Have you ever felt like the most broken person in the room? In a sea of entangled backstories and personalities, somehow, someway, you are the one with all the pieces falling apart. A few months ago, I sat among hundreds of other people in church. My mind was on overload, my heart was burdened, my thoughts were imploding, and my eyes were sad. It had been the kind of week that could tear down even the greatest of heroines. And there I sat, a mere mortal, no superpowers, just me. I looked around the crowd, soaking in my surroundings.
All I could think of was the revelation that I was most likely more of a broken person that day than any other attendee. See, that was my truth. It may not have been THE truth, but it was mine. I was having so much trouble gathering myself, not allowing fear and anxiety to steamroll me. I felt a million miles away from God. I felt a million miles away from sanity. I felt a million miles away from my husband who was sitting right beside me.
The mind is a peculiar thing. It can produce a fountain of creativity flowing in abundance and then turn a corner and catapult you into an abyss of self-doubt and self-pity.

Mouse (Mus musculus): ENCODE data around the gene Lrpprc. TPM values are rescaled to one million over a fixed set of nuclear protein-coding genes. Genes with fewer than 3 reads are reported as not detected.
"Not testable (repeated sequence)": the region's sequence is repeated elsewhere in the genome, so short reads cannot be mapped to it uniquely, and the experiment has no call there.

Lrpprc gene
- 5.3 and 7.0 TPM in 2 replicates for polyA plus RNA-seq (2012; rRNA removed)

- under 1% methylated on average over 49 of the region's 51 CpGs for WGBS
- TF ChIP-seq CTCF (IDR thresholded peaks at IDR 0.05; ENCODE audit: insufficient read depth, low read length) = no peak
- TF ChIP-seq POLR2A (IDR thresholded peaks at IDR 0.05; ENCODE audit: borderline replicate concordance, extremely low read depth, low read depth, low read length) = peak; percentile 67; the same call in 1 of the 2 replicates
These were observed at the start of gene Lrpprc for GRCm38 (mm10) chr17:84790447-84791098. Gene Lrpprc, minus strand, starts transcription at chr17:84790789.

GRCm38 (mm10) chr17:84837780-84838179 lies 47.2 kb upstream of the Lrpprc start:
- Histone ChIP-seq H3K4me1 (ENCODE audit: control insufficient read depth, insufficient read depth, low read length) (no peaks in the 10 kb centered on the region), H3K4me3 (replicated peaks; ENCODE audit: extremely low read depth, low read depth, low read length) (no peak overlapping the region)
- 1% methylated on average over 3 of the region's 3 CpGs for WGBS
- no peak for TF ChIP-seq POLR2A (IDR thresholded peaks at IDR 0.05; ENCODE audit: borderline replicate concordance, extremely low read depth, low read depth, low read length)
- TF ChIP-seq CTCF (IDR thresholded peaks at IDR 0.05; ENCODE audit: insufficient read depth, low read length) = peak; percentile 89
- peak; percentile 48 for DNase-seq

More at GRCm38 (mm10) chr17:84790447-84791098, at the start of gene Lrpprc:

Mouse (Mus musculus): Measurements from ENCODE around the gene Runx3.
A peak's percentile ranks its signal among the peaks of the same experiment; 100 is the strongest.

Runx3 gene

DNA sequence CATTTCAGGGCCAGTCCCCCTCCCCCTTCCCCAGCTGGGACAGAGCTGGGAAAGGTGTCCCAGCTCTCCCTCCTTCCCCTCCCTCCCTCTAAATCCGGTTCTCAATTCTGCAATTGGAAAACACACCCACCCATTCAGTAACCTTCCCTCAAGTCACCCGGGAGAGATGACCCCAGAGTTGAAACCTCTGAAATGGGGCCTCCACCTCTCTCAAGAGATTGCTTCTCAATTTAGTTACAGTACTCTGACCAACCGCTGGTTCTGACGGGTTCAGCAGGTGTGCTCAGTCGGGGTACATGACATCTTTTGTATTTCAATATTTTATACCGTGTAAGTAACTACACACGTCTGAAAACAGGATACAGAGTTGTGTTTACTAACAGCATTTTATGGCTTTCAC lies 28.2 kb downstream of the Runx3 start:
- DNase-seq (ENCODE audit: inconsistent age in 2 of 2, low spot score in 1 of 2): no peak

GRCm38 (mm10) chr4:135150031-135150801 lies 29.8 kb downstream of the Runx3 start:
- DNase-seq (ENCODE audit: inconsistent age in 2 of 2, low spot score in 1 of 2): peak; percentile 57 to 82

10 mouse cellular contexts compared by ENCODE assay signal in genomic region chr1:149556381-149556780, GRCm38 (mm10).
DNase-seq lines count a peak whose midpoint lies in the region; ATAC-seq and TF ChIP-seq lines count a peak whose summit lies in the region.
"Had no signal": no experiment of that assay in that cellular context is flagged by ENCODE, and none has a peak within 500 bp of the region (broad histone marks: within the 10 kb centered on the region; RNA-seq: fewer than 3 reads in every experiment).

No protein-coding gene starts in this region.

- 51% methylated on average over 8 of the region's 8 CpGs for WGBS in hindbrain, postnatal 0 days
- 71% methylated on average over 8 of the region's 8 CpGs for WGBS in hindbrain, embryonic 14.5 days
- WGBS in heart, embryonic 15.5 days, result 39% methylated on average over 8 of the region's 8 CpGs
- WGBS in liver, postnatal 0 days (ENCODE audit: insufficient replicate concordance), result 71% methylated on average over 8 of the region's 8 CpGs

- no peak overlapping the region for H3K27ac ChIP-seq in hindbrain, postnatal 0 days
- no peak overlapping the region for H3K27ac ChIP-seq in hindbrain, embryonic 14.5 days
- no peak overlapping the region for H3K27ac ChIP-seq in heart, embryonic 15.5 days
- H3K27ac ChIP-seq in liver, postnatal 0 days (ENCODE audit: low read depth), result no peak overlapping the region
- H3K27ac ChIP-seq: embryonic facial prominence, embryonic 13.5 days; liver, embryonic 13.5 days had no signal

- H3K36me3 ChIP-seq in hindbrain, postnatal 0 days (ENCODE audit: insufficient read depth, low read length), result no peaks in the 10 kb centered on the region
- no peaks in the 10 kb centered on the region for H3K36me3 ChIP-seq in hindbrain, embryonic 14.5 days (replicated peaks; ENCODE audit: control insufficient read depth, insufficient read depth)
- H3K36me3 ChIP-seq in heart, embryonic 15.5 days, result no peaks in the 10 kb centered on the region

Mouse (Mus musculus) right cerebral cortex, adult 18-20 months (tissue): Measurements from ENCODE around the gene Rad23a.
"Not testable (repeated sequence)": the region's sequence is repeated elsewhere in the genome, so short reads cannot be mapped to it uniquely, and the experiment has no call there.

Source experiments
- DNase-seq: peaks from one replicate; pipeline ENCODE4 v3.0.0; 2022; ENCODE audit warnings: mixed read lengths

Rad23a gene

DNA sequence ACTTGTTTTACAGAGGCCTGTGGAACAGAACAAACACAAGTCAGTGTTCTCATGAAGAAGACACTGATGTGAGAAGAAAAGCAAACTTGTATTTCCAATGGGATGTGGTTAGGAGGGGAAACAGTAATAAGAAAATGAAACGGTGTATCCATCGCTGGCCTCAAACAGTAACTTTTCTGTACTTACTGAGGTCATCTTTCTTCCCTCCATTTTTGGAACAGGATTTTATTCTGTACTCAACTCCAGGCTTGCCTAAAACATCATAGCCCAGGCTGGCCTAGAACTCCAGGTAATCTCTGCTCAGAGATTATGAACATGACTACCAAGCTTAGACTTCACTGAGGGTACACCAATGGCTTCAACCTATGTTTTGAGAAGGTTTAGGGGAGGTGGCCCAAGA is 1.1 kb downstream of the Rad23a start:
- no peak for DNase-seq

I have been privy to both the fountain and the abyss. One clearly is preferable to the other. So, as I sat among the congregation of holy, wonderful, perfect people, I was consumed with my own brokenness. That is how I envisioned my circumstances. It’s an ugly truth and yet as I write it, I know that I’d rather write with painful honesty than succumb to flowery words that painted a picture of a shiny, false version of myself. That day, in church, I felt emotionally spent, spiritually dry, and tired. So very tired.
I decided somewhat recently that if I wait to write about life once it settles down, becomes calm, evolves into an episode of my favorite sitcom, and is filled with ladybugs, butterflies, and background music, I will never write from the heart. I must write through my struggles. Do I want to write through my joys as well? Let’s think about that. Definitely, yes! I am, however, figuring out that shedding light on something is the only way to remove the dark spots. With transparency, comes freedom. And freedom can lead to many amazing things. Freedom does not cast a shadow, rather it captures the sun.